Yes, I know the economy sucks right now, but there are jobs out there that will support a minimal lifestyle. You shouldn't count on any of those caretaking jobs, they're all looking for mature folks with lots of skills and references.
posted by mareli at 5:58 PM on September 8, 2009 [1 favorite]

One word: Americorps.
posted by rzperllian at 7:51 PM on September 8, 2009

Response by poster: That was an unexpected amount of replies; thank you all for the answers. It was mostly a bit demoralizing and condescending, to be honest, but to those helpful answers: thanks very much.
posted by aesacus at 4:12 PM on September 9, 2009

Good luck, and have a wonderful adventure.
posted by R. Mutt at 5:31 PM on September 9, 2009

Scaremongering; completely inaccurate. You said you are learning programming, and that's a field where if you're good, you're good. I know a guy who makes six figures doing computer stuff, and he didn't finish high school.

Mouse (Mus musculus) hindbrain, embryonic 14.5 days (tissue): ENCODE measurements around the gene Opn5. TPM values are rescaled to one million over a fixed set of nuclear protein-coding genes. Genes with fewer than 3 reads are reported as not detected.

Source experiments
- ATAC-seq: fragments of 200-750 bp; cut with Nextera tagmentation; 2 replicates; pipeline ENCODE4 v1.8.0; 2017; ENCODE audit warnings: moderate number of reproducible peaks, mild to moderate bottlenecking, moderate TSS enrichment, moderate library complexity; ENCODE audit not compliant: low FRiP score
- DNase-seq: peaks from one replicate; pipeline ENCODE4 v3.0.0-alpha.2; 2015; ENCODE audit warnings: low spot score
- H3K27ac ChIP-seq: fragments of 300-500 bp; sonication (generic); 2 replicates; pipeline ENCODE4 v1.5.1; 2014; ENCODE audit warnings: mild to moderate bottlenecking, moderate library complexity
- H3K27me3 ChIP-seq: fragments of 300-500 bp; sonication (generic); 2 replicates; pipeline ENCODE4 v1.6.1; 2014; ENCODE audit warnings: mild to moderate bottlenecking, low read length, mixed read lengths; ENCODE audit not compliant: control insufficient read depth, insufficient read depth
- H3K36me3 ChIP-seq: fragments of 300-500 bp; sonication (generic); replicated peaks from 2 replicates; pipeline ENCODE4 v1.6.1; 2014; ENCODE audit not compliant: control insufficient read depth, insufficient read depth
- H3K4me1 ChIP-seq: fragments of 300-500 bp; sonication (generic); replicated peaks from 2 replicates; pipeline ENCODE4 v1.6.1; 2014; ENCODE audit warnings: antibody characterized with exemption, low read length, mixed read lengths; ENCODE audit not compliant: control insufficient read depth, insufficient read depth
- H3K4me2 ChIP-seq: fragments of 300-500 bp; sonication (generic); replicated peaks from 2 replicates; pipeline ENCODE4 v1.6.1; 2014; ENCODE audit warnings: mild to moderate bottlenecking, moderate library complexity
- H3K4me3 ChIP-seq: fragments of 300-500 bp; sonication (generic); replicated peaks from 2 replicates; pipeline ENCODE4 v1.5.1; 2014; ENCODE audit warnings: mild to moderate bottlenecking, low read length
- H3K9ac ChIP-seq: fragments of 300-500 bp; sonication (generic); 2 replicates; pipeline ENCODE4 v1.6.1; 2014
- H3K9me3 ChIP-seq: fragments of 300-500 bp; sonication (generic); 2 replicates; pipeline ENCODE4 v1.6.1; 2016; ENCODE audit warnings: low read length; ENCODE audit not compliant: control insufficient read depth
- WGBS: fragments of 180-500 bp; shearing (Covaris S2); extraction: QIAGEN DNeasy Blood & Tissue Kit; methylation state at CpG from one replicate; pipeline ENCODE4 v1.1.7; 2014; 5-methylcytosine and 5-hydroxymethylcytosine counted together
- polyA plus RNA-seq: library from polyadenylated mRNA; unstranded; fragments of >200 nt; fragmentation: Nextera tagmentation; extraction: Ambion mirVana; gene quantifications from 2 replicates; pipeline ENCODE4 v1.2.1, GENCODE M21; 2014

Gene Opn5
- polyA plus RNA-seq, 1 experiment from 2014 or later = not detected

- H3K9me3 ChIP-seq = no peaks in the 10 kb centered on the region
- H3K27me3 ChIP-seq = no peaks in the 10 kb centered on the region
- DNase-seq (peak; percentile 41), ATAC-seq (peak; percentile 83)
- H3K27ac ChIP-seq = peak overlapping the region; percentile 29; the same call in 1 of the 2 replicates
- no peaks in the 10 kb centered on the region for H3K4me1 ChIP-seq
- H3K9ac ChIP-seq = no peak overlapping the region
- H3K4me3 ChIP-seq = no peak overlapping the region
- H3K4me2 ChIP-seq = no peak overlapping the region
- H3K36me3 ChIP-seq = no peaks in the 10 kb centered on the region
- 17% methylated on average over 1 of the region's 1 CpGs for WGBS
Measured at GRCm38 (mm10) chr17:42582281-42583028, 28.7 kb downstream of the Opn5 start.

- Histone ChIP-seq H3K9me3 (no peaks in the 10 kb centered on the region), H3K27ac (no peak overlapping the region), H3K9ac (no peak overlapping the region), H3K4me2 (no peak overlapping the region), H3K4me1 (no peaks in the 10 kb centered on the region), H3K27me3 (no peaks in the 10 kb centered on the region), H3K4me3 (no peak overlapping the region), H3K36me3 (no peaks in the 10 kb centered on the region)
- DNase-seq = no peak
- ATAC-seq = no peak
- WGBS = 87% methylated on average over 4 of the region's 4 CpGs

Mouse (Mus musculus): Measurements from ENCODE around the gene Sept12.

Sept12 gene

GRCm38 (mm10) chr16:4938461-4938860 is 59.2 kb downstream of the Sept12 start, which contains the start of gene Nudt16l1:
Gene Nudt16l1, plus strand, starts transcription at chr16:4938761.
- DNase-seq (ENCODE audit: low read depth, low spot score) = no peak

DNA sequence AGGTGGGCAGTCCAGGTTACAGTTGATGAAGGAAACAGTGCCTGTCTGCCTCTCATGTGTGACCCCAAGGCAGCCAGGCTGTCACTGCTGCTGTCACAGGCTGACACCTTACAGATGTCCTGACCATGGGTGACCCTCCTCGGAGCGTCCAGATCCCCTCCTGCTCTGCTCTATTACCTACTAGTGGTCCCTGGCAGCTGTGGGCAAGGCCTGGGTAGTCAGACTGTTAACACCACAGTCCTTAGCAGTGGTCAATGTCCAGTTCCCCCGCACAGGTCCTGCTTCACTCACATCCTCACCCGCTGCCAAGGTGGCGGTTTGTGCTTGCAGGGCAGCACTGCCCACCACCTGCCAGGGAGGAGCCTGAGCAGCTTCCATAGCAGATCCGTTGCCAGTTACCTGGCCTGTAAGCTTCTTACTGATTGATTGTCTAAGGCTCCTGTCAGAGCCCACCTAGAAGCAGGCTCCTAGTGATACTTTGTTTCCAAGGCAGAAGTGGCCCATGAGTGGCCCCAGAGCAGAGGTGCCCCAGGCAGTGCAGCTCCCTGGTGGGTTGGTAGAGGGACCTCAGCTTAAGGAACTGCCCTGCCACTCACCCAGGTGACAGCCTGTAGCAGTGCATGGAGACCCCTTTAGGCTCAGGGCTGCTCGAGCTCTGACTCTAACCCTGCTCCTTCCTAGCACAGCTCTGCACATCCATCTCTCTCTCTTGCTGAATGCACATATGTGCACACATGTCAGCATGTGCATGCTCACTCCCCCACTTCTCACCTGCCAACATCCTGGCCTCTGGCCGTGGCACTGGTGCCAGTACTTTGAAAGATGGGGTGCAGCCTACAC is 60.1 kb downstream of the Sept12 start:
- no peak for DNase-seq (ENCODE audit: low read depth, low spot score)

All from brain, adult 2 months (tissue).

I'm in the field of 'doing computer stuff' and I feel quite uneasy to see this comment being marked as a best answer. It should be emphasized that the case of making six figures doing computer stuff without having a formal education is the exception, rather than the norm.

Of course we all know that you can self-learn many of the essential skills that make a good programmer, but due to the HR barrier, you'd find that your opportunity is severely limited simply by the fact that you don't have a college degree.

A good compromise would be to spend some time off in the real world (while exploring what you want) and at the same time, pursue part-time education. The choice doesn't have to be mutually exclusive, and if you find that US education is too expensive, you can go for cheaper (although perhaps less well regarded in the States) options such as the UK Open University or The University of London External Programme.
posted by joewandy at 2:53 AM on September 14, 2009